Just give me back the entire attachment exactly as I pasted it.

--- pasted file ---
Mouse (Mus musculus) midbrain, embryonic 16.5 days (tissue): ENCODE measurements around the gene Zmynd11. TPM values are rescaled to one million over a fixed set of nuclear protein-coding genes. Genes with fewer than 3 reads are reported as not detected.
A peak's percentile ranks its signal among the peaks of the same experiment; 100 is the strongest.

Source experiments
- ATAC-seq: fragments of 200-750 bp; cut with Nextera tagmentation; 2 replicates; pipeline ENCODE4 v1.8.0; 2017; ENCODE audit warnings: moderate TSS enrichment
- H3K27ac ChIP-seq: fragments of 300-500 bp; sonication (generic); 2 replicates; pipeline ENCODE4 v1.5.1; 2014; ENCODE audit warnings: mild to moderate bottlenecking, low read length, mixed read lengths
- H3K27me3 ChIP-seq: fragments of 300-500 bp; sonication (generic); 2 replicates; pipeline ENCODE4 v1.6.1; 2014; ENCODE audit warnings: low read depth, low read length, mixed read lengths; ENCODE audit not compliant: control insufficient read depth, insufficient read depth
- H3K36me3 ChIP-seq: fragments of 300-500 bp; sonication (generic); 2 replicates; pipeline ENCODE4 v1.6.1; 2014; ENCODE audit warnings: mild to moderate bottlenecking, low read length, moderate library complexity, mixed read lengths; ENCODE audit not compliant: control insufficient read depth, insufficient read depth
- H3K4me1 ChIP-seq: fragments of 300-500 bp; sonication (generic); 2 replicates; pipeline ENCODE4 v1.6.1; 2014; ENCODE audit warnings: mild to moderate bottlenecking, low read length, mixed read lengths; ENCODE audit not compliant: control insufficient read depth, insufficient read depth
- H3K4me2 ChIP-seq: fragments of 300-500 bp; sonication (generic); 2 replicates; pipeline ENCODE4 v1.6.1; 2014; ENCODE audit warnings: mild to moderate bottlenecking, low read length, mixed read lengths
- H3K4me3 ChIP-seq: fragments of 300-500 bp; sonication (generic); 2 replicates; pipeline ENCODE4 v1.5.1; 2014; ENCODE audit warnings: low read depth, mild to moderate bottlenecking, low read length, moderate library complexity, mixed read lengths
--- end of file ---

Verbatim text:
Mouse (Mus musculus) midbrain, embryonic 16.5 days (tissue): ENCODE measurements around the gene Zmynd11. TPM values are rescaled to one million over a fixed set of nuclear protein-coding genes. Genes with fewer than 3 reads are reported as not detected.
A peak's percentile ranks its signal among the peaks of the same experiment; 100 is the strongest.

Source experiments
- ATAC-seq: fragments of 200-750 bp; cut with Nextera tagmentation; 2 replicates; pipeline ENCODE4 v1.8.0; 2017; ENCODE audit warnings: moderate TSS enrichment
- H3K27ac ChIP-seq: fragments of 300-500 bp; sonication (generic); 2 replicates; pipeline ENCODE4 v1.5.1; 2014; ENCODE audit warnings: mild to moderate bottlenecking, low read length, mixed read lengths
- H3K27me3 ChIP-seq: fragments of 300-500 bp; sonication (generic); 2 replicates; pipeline ENCODE4 v1.6.1; 2014; ENCODE audit warnings: low read depth, low read length, mixed read lengths; ENCODE audit not compliant: control insufficient read depth, insufficient read depth
- H3K36me3 ChIP-seq: fragments of 300-500 bp; sonication (generic); 2 replicates; pipeline ENCODE4 v1.6.1; 2014; ENCODE audit warnings: mild to moderate bottlenecking, low read length, moderate library complexity, mixed read lengths; ENCODE audit not compliant: control insufficient read depth, insufficient read depth
- H3K4me1 ChIP-seq: fragments of 300-500 bp; sonication (generic); 2 replicates; pipeline ENCODE4 v1.6.1; 2014; ENCODE audit warnings: mild to moderate bottlenecking, low read length, mixed read lengths; ENCODE audit not compliant: control insufficient read depth, insufficient read depth
- H3K4me2 ChIP-seq: fragments of 300-500 bp; sonication (generic); 2 replicates; pipeline ENCODE4 v1.6.1; 2014; ENCODE audit warnings: mild to moderate bottlenecking, low read length, mixed read lengths
- H3K4me3 ChIP-seq: fragments of 300-500 bp; sonication (generic); 2 replicates; pipeline ENCODE4 v1.5.1; 2014; ENCODE audit warnings: low read depth, mild to moderate bottlenecking, low read length, moderate library complexity, mixed read lengths